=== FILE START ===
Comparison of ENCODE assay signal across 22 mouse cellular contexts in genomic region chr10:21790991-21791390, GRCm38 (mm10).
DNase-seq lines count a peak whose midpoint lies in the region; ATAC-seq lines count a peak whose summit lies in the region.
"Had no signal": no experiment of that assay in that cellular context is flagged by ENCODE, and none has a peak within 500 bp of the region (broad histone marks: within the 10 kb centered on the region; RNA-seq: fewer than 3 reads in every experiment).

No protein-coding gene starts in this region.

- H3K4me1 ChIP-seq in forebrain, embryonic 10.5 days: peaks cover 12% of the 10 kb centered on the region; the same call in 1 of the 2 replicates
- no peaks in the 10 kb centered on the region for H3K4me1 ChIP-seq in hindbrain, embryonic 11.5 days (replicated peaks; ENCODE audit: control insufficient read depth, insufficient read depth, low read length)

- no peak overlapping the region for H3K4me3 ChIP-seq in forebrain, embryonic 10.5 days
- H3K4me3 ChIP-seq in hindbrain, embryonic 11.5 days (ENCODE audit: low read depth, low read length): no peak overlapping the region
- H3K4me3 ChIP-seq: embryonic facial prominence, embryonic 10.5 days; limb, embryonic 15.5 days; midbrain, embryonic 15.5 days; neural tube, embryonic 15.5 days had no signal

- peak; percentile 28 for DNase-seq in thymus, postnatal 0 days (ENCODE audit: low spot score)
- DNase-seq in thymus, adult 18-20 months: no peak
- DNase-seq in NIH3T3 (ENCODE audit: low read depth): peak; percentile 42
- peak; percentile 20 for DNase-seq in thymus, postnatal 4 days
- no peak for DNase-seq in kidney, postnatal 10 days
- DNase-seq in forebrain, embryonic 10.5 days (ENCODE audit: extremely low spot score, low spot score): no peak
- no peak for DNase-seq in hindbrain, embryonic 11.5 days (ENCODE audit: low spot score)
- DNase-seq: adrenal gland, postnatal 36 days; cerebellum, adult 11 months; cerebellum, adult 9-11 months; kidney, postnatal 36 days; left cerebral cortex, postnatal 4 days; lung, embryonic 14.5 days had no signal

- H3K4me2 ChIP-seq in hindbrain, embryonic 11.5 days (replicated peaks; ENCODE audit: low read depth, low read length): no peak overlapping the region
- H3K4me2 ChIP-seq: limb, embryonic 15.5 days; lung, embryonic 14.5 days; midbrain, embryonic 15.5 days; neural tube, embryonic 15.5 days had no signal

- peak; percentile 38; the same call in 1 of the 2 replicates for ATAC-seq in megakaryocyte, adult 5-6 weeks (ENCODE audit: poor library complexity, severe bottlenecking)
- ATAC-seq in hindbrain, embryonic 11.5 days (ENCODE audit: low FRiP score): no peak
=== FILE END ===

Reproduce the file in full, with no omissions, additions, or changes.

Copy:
Comparison of ENCODE assay signal across 22 mouse cellular contexts in genomic region chr10:21790991-21791390, GRCm38 (mm10).
DNase-seq lines count a peak whose midpoint lies in the region; ATAC-seq lines count a peak whose summit lies in the region.
"Had no signal": no experiment of that assay in that cellular context is flagged by ENCODE, and none has a peak within 500 bp of the region (broad histone marks: within the 10 kb centered on the region; RNA-seq: fewer than 3 reads in every experiment).

No protein-coding gene starts in this region.

- H3K4me1 ChIP-seq in forebrain, embryonic 10.5 days: peaks cover 12% of the 10 kb centered on the region; the same call in 1 of the 2 replicates
- no peaks in the 10 kb centered on the region for H3K4me1 ChIP-seq in hindbrain, embryonic 11.5 days (replicated peaks; ENCODE audit: control insufficient read depth, insufficient read depth, low read length)

- no peak overlapping the region for H3K4me3 ChIP-seq in forebrain, embryonic 10.5 days
- H3K4me3 ChIP-seq in hindbrain, embryonic 11.5 days (ENCODE audit: low read depth, low read length): no peak overlapping the region
- H3K4me3 ChIP-seq: embryonic facial prominence, embryonic 10.5 days; limb, embryonic 15.5 days; midbrain, embryonic 15.5 days; neural tube, embryonic 15.5 days had no signal

- peak; percentile 28 for DNase-seq in thymus, postnatal 0 days (ENCODE audit: low spot score)
- DNase-seq in thymus, adult 18-20 months: no peak
- DNase-seq in NIH3T3 (ENCODE audit: low read depth): peak; percentile 42
- peak; percentile 20 for DNase-seq in thymus, postnatal 4 days
- no peak for DNase-seq in kidney, postnatal 10 days
- DNase-seq in forebrain, embryonic 10.5 days (ENCODE audit: extremely low spot score, low spot score): no peak
- no peak for DNase-seq in hindbrain, embryonic 11.5 days (ENCODE audit: low spot score)
- DNase-seq: adrenal gland, postnatal 36 days; cerebellum, adult 11 months; cerebellum, adult 9-11 months; kidney, postnatal 36 days; left cerebral cortex, postnatal 4 days; lung, embryonic 14.5 days had no signal

- H3K4me2 ChIP-seq in hindbrain, embryonic 11.5 days (replicated peaks; ENCODE audit: low read depth, low read length): no peak overlapping the region
- H3K4me2 ChIP-seq: limb, embryonic 15.5 days; lung, embryonic 14.5 days; midbrain, embryonic 15.5 days; neural tube, embryonic 15.5 days had no signal

- peak; percentile 38; the same call in 1 of the 2 replicates for ATAC-seq in megakaryocyte, adult 5-6 weeks (ENCODE audit: poor library complexity, severe bottlenecking)
- ATAC-seq in hindbrain, embryonic 11.5 days (ENCODE audit: low FRiP score): no peak